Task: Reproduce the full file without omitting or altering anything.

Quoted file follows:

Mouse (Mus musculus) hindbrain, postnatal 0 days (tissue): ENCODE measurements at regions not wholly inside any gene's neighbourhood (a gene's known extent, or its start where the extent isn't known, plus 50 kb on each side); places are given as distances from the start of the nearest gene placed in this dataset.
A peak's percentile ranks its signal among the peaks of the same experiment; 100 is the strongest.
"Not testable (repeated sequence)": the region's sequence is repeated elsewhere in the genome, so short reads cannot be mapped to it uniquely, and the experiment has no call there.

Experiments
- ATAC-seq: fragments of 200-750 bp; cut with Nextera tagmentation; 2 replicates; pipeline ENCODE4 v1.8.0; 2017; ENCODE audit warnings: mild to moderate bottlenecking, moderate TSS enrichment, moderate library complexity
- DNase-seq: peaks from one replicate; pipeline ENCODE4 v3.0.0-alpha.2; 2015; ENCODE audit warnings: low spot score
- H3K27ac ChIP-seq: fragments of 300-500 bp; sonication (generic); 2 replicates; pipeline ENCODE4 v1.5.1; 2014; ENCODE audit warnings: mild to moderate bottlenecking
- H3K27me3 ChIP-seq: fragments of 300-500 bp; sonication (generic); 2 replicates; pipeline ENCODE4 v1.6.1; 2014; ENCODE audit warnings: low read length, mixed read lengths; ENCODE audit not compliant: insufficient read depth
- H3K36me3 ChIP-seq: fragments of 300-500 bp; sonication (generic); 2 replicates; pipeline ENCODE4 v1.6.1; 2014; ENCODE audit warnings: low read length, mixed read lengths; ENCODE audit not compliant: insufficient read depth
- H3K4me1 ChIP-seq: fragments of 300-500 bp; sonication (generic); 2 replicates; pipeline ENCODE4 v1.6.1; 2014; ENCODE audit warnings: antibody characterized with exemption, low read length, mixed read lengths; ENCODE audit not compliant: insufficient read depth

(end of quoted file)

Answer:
Mouse (Mus musculus) hindbrain, postnatal 0 days (tissue): ENCODE measurements at regions not wholly inside any gene's neighbourhood (a gene's known extent, or its start where the extent isn't known, plus 50 kb on each side); places are given as distances from the start of the nearest gene placed in this dataset.
A peak's percentile ranks its signal among the peaks of the same experiment; 100 is the strongest.
"Not testable (repeated sequence)": the region's sequence is repeated elsewhere in the genome, so short reads cannot be mapped to it uniquely, and the experiment has no call there.

Experiments
- ATAC-seq: fragments of 200-750 bp; cut with Nextera tagmentation; 2 replicates; pipeline ENCODE4 v1.8.0; 2017; ENCODE audit warnings: mild to moderate bottlenecking, moderate TSS enrichment, moderate library complexity
- DNase-seq: peaks from one replicate; pipeline ENCODE4 v3.0.0-alpha.2; 2015; ENCODE audit warnings: low spot score
- H3K27ac ChIP-seq: fragments of 300-500 bp; sonication (generic); 2 replicates; pipeline ENCODE4 v1.5.1; 2014; ENCODE audit warnings: mild to moderate bottlenecking
- H3K27me3 ChIP-seq: fragments of 300-500 bp; sonication (generic); 2 replicates; pipeline ENCODE4 v1.6.1; 2014; ENCODE audit warnings: low read length, mixed read lengths; ENCODE audit not compliant: insufficient read depth
- H3K36me3 ChIP-seq: fragments of 300-500 bp; sonication (generic); 2 replicates; pipeline ENCODE4 v1.6.1; 2014; ENCODE audit warnings: low read length, mixed read lengths; ENCODE audit not compliant: insufficient read depth
- H3K4me1 ChIP-seq: fragments of 300-500 bp; sonication (generic); 2 replicates; pipeline ENCODE4 v1.6.1; 2014; ENCODE audit warnings: antibody characterized with exemption, low read length, mixed read lengths; ENCODE audit not compliant: insufficient read depth